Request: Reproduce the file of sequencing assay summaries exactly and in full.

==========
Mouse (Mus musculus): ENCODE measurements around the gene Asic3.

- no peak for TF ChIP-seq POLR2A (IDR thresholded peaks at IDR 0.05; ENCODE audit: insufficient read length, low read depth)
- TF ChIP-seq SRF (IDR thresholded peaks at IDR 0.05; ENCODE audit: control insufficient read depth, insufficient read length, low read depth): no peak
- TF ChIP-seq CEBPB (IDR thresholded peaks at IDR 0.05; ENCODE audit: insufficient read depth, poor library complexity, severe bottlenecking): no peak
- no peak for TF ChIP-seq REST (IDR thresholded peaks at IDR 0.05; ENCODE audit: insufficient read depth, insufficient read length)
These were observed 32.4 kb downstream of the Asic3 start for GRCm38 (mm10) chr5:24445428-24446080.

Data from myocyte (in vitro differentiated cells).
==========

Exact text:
Mouse (Mus musculus): ENCODE measurements around the gene Asic3.

- no peak for TF ChIP-seq POLR2A (IDR thresholded peaks at IDR 0.05; ENCODE audit: insufficient read length, low read depth)
- TF ChIP-seq SRF (IDR thresholded peaks at IDR 0.05; ENCODE audit: control insufficient read depth, insufficient read length, low read depth): no peak
- TF ChIP-seq CEBPB (IDR thresholded peaks at IDR 0.05; ENCODE audit: insufficient read depth, poor library complexity, severe bottlenecking): no peak
- no peak for TF ChIP-seq REST (IDR thresholded peaks at IDR 0.05; ENCODE audit: insufficient read depth, insufficient read length)
These were observed 32.4 kb downstream of the Asic3 start for GRCm38 (mm10) chr5:24445428-24446080.

Data from myocyte (in vitro differentiated cells).